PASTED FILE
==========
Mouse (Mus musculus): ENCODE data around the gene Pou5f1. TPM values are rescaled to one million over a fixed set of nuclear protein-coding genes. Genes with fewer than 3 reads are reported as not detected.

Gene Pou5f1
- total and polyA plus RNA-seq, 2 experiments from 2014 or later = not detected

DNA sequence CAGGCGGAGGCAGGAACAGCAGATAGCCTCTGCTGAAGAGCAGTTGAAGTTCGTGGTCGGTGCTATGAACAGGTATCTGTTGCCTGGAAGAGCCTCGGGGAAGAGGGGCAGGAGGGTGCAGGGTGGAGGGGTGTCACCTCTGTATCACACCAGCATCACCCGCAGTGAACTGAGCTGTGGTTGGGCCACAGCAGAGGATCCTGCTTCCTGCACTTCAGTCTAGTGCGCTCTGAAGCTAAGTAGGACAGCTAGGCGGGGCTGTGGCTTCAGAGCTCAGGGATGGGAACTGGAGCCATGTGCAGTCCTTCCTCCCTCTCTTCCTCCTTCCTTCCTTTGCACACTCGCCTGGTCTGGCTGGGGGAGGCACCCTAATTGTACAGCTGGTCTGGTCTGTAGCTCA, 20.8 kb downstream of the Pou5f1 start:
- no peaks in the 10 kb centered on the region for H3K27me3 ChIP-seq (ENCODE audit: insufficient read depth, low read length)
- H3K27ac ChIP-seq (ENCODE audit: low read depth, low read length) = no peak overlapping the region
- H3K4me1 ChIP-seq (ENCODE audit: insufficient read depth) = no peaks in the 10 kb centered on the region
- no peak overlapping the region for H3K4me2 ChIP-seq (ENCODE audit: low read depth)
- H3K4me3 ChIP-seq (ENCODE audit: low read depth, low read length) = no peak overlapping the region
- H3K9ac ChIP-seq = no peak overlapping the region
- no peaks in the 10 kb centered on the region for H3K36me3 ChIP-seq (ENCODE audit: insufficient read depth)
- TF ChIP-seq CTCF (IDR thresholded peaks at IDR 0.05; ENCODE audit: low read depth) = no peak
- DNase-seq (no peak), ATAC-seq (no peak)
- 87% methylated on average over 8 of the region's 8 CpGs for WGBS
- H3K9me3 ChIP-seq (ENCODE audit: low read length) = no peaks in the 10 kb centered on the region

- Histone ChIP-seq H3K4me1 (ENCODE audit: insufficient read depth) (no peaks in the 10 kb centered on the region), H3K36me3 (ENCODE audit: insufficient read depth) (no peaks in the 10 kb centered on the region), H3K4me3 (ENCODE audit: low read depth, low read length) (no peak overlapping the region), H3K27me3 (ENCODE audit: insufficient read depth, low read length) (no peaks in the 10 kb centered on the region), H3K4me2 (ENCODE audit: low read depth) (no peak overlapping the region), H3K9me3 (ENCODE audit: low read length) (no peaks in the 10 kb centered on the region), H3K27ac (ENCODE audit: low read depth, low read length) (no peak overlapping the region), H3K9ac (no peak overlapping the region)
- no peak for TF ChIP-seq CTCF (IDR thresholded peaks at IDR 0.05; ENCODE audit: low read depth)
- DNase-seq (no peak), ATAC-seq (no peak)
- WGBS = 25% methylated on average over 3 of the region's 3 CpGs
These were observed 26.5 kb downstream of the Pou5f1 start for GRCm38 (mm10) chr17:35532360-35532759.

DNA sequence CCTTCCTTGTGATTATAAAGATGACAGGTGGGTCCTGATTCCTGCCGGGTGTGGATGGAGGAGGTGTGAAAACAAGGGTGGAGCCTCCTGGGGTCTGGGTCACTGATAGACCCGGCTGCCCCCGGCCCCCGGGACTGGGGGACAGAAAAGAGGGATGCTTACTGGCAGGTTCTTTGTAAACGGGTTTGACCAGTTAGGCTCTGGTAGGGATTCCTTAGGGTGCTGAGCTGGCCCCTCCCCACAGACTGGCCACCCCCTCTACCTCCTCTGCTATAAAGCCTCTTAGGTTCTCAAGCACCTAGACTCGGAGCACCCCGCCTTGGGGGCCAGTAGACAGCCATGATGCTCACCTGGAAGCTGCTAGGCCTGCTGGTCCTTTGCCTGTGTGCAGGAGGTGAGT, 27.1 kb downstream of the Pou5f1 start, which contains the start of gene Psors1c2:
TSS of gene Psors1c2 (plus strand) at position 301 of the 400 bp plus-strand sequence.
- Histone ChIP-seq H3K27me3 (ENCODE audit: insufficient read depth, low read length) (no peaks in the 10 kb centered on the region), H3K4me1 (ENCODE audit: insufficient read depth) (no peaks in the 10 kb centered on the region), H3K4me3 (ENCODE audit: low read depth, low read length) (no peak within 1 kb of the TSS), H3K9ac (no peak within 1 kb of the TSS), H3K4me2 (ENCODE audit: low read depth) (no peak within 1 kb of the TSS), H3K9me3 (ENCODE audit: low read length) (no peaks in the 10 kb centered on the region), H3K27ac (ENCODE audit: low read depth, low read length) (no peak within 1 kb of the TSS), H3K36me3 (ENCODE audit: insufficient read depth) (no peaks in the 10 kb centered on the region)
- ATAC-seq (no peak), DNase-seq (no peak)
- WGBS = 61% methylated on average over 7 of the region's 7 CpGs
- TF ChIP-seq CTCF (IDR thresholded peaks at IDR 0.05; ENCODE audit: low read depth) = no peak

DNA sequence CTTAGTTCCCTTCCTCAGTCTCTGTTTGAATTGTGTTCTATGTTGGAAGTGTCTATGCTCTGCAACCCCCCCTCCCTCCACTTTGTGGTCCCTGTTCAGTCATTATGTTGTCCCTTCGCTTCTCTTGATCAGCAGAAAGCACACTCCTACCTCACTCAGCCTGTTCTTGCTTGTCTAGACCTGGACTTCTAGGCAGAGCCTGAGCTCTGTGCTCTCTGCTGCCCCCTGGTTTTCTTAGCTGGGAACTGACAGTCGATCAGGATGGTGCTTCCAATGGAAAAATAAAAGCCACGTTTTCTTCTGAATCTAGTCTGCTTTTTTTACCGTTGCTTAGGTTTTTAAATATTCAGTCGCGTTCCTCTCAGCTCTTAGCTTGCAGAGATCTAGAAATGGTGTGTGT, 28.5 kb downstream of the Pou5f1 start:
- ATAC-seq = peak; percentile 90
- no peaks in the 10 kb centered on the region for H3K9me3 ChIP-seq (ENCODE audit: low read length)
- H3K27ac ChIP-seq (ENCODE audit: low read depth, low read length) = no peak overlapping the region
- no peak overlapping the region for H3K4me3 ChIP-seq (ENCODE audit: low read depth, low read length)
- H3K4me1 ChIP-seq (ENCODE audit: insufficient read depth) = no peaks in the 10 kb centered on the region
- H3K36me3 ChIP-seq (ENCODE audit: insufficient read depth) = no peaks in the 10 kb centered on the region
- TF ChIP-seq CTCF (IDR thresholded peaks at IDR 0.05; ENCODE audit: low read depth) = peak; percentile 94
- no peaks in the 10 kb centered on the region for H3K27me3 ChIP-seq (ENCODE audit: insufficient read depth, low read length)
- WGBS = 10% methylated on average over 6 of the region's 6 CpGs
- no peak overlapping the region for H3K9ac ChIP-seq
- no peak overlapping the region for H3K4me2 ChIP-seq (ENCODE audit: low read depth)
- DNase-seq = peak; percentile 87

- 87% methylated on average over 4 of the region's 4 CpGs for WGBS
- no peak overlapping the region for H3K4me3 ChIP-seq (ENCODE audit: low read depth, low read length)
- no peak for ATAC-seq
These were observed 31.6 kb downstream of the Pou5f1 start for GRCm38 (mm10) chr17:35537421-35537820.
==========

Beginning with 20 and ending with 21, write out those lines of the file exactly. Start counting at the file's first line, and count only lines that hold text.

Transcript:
These were observed 26.5 kb downstream of the Pou5f1 start for GRCm38 (mm10) chr17:35532360-35532759.

DNA sequence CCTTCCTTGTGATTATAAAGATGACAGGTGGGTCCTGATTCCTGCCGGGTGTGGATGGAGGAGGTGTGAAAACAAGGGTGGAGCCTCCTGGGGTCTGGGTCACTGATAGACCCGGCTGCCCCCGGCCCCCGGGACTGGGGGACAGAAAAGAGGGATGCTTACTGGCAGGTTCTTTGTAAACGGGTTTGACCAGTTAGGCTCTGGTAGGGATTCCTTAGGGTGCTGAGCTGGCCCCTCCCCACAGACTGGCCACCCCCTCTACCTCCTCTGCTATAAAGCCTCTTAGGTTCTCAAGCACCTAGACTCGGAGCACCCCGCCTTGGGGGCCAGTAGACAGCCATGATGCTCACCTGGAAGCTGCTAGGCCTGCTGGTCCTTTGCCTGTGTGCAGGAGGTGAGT, 27.1 kb downstream of the Pou5f1 start, which contains the start of gene Psors1c2: